Is 'The Wind in the Willows' a children's book? Is 'Alice in Wonderland?' Is 'Treasure Island?' These are masterpieces which we read with pleasure as children, but with how much more pleasure when we are grown-up.
I like to mix pieces in my art direction from the '60s or the '40s and the '90s and present-day stuff. To me, that feels very real. When I go into people's houses, it's not all today.
I didn't go to school for illustration. I did larger pieces, mostly drawings and paintings, and minored in video, but when I moved to N.Y.C., I didn't have a studio space anymore and downsized to my desk and started illustrating. I started a greeting card company and sold cards all over the city.
I'm always writing lyrics. I have so many lyrics on so many stray pieces of paper. Everywhere.
When there's a status quo, usually what shakes everybody up is some sort of military confrontation, at which point we all come running and screaming to pick up the pieces.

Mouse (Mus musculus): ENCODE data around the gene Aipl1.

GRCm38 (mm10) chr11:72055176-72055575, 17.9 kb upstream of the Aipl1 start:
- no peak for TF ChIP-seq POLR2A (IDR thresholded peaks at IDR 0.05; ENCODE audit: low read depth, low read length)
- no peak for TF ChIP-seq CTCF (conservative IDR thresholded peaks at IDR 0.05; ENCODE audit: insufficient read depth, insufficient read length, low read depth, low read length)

I hope my pieces have an authenticity to them, but my job is to filter the world and tell a story, not to define and recreate exactly what's going on.
I could go out to five parties a day if I wanted to. I don't. I have attachments to my wife and kids - and about 20 pieces of art.
You have to be talented. You have to work hard; you have to get the right pieces flowin' for you at the right time. And that's just what happened to me. I can't explain what happened.
Through my films I'm eventually trying to one day tell the truth. I don't know if I'm ever going to get there, but I'm slowly letting pieces of myself out there and then maybe by the time I'm 85, I'll look back and say, 'All right, that about sums it up.'
I had a few stories and longer pieces published, but my first proper novel came in 2003, called 'Dead I Well May Be.'